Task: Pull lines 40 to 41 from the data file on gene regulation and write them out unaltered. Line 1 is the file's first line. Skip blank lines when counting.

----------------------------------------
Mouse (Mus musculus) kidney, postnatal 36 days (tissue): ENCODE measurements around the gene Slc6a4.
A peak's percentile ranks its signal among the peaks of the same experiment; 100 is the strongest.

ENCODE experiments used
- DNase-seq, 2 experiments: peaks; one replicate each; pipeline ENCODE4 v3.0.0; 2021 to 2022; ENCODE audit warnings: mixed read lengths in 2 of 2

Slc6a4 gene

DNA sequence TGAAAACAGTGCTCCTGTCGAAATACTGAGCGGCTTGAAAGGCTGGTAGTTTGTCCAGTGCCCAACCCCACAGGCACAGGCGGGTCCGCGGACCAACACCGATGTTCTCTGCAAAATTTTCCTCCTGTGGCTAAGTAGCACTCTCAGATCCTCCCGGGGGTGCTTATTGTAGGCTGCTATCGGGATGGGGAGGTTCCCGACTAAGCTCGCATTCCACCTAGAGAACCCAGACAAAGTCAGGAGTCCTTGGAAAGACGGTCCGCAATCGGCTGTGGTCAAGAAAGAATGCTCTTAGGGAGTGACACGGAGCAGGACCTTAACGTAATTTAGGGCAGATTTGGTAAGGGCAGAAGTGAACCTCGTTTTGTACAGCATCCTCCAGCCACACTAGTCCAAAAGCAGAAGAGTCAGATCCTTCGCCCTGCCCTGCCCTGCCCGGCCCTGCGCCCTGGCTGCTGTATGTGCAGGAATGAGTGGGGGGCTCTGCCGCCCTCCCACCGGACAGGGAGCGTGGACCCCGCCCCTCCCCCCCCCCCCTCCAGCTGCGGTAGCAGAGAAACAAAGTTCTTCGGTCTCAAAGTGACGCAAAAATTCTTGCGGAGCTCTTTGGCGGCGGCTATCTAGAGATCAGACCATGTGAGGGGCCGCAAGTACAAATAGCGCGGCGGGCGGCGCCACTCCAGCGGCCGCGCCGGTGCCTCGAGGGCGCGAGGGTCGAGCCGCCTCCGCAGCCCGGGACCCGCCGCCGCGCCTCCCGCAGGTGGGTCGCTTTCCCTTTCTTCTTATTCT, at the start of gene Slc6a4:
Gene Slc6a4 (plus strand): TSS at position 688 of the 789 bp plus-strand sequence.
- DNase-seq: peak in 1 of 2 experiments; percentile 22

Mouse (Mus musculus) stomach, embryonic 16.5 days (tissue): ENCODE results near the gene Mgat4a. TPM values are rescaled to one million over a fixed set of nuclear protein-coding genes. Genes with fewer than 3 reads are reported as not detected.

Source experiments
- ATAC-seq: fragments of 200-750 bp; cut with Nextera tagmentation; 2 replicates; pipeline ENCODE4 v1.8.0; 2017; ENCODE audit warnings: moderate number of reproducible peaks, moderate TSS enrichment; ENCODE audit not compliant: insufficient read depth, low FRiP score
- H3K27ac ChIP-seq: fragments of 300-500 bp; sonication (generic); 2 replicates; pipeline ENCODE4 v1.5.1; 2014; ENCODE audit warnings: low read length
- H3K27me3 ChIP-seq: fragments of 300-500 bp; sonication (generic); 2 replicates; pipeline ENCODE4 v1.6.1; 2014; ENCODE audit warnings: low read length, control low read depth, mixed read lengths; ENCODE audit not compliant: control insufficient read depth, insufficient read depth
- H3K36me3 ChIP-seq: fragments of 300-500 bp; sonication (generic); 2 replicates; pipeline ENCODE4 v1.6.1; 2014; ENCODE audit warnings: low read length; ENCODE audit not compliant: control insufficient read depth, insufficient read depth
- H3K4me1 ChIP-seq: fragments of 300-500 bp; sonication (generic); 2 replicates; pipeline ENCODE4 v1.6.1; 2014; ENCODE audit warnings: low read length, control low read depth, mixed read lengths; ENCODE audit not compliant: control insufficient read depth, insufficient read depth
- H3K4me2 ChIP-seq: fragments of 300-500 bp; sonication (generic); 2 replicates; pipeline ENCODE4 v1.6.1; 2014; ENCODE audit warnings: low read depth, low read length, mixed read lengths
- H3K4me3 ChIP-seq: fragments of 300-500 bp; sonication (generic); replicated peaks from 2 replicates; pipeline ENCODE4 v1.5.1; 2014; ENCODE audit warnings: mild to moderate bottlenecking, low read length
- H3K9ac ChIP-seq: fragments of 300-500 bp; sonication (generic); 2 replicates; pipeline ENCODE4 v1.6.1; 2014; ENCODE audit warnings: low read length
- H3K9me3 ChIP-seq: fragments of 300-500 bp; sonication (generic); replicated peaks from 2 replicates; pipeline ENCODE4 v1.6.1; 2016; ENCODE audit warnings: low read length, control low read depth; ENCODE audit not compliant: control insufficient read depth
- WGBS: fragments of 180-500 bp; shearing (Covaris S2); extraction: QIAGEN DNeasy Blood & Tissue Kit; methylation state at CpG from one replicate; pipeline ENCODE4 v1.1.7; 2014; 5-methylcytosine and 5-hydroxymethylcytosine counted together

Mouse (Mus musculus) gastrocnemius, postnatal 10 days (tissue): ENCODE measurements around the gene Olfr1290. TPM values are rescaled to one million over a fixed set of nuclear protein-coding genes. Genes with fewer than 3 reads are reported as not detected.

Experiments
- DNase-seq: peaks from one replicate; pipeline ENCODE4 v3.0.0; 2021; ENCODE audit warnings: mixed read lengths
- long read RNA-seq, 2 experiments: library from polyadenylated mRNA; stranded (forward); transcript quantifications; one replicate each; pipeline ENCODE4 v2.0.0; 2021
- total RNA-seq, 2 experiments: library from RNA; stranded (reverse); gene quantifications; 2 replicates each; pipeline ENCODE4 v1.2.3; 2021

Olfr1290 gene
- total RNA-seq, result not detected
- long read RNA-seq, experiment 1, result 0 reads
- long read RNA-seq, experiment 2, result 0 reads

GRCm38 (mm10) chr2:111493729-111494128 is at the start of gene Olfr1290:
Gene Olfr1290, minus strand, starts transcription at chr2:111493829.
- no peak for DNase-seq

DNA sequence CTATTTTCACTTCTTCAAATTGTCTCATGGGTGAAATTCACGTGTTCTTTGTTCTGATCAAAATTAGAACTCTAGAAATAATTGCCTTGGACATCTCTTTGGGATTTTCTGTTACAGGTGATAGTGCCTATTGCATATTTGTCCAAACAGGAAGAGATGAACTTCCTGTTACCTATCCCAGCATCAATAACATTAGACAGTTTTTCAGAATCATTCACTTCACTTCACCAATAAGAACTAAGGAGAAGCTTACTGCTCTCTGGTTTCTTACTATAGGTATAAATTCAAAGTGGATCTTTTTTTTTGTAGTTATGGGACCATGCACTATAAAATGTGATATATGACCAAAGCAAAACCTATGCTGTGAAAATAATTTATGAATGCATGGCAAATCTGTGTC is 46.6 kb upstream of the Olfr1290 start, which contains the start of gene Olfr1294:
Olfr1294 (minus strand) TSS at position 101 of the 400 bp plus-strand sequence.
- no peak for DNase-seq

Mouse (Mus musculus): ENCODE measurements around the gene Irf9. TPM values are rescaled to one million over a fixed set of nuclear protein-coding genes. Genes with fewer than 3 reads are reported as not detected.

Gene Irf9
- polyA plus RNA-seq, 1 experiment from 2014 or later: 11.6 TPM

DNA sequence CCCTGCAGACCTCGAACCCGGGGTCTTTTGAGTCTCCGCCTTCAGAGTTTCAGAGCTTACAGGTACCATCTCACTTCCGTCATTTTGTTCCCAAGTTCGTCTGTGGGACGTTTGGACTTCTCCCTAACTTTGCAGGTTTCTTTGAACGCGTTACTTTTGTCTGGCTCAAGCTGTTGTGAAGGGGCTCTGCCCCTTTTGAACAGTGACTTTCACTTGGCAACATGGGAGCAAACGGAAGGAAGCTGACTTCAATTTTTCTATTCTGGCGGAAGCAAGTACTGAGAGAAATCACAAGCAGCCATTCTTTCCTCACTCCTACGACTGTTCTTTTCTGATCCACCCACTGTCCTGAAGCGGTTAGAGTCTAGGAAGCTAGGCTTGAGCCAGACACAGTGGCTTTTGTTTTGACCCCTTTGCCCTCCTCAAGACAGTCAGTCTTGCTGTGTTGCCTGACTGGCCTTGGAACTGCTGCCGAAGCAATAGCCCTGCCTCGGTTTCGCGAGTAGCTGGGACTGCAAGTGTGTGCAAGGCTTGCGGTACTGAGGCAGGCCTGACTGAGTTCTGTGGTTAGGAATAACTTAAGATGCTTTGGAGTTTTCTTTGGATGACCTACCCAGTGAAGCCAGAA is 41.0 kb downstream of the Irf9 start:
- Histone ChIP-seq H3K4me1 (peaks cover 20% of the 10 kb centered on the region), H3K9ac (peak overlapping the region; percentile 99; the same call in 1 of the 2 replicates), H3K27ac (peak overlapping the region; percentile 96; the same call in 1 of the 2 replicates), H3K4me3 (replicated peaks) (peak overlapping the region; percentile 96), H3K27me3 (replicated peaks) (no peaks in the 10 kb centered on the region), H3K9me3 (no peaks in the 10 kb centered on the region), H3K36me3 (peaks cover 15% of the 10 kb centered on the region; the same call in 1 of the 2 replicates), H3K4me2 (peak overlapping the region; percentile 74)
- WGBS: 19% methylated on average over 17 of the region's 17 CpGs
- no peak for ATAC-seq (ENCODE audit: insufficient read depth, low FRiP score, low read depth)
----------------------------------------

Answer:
- Histone ChIP-seq H3K4me1 (peaks cover 20% of the 10 kb centered on the region), H3K9ac (peak overlapping the region; percentile 99; the same call in 1 of the 2 replicates), H3K27ac (peak overlapping the region; percentile 96; the same call in 1 of the 2 replicates), H3K4me3 (replicated peaks) (peak overlapping the region; percentile 96), H3K27me3 (replicated peaks) (no peaks in the 10 kb centered on the region), H3K9me3 (no peaks in the 10 kb centered on the region), H3K36me3 (peaks cover 15% of the 10 kb centered on the region; the same call in 1 of the 2 replicates), H3K4me2 (peak overlapping the region; percentile 74)
- WGBS: 19% methylated on average over 17 of the region's 17 CpGs